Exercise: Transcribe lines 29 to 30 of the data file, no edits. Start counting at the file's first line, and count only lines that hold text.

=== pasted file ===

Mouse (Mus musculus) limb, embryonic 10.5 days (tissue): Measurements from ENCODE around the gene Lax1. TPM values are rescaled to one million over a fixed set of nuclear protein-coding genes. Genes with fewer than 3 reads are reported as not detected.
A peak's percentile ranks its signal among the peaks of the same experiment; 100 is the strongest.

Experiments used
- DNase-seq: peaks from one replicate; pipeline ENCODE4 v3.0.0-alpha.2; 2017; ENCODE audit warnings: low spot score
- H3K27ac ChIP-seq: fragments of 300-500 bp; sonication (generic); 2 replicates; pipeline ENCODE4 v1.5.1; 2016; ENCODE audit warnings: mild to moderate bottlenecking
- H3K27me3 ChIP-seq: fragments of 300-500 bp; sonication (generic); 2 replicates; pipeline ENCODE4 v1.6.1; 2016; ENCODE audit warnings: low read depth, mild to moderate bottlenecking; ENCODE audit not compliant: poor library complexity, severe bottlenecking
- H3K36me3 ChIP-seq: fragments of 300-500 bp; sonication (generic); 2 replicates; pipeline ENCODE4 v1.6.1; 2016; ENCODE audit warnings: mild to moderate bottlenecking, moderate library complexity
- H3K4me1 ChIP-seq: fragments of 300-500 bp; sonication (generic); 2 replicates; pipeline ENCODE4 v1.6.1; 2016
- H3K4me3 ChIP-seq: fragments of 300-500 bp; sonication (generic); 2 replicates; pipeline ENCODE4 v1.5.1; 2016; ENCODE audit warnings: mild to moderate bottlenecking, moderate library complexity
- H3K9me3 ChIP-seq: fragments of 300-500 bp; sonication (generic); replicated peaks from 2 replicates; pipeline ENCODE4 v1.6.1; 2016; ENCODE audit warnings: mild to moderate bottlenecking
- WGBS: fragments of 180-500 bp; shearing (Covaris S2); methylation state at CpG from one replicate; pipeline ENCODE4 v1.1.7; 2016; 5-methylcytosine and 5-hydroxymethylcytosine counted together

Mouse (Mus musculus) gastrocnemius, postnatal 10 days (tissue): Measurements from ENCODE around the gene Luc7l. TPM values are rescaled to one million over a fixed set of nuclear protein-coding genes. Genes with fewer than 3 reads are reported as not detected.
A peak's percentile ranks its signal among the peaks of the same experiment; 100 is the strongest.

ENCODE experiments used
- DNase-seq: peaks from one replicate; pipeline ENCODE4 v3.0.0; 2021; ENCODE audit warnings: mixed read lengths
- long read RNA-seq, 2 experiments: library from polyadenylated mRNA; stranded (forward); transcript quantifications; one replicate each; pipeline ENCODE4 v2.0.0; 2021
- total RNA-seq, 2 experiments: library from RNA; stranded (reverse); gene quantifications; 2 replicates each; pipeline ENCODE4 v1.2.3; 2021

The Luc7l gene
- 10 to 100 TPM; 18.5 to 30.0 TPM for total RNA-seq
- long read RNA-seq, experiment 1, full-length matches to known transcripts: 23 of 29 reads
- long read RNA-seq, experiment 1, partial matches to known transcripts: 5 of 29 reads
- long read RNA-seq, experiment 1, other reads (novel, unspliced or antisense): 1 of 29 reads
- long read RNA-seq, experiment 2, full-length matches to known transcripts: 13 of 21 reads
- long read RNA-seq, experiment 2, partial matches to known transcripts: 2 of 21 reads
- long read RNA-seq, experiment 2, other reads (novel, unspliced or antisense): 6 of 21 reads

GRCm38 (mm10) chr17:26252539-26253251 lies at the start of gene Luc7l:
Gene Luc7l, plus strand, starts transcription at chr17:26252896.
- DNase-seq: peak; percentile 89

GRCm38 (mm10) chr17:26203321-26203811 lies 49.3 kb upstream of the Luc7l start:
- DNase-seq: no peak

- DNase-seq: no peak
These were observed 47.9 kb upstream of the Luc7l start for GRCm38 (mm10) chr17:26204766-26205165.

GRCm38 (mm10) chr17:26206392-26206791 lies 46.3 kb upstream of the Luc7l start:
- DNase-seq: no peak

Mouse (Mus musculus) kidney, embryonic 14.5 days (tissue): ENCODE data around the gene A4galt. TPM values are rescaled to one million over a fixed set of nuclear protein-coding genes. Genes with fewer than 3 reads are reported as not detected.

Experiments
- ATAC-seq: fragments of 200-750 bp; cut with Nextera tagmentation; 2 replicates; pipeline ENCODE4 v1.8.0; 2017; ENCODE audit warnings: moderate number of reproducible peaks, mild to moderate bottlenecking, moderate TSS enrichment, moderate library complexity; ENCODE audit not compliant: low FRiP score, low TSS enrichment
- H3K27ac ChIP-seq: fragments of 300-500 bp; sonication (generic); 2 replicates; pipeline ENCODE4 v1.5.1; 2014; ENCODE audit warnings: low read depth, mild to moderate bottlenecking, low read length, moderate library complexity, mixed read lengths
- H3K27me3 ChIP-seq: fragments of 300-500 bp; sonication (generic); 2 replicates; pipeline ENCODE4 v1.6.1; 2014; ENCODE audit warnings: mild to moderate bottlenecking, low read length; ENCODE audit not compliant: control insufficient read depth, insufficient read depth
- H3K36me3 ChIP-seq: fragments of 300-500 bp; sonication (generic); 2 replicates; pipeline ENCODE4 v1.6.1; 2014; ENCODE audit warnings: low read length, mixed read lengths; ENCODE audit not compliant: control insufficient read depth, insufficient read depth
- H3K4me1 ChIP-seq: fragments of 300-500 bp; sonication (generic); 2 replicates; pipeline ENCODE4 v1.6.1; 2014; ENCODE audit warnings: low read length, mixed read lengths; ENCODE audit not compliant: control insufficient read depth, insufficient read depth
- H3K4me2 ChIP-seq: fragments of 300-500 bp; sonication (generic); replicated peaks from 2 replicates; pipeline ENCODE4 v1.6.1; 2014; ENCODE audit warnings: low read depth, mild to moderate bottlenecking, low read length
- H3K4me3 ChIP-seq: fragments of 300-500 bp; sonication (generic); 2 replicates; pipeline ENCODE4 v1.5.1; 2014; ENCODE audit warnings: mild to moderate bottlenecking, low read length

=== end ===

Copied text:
GRCm38 (mm10) chr17:26203321-26203811 lies 49.3 kb upstream of the Luc7l start:
- DNase-seq: no peak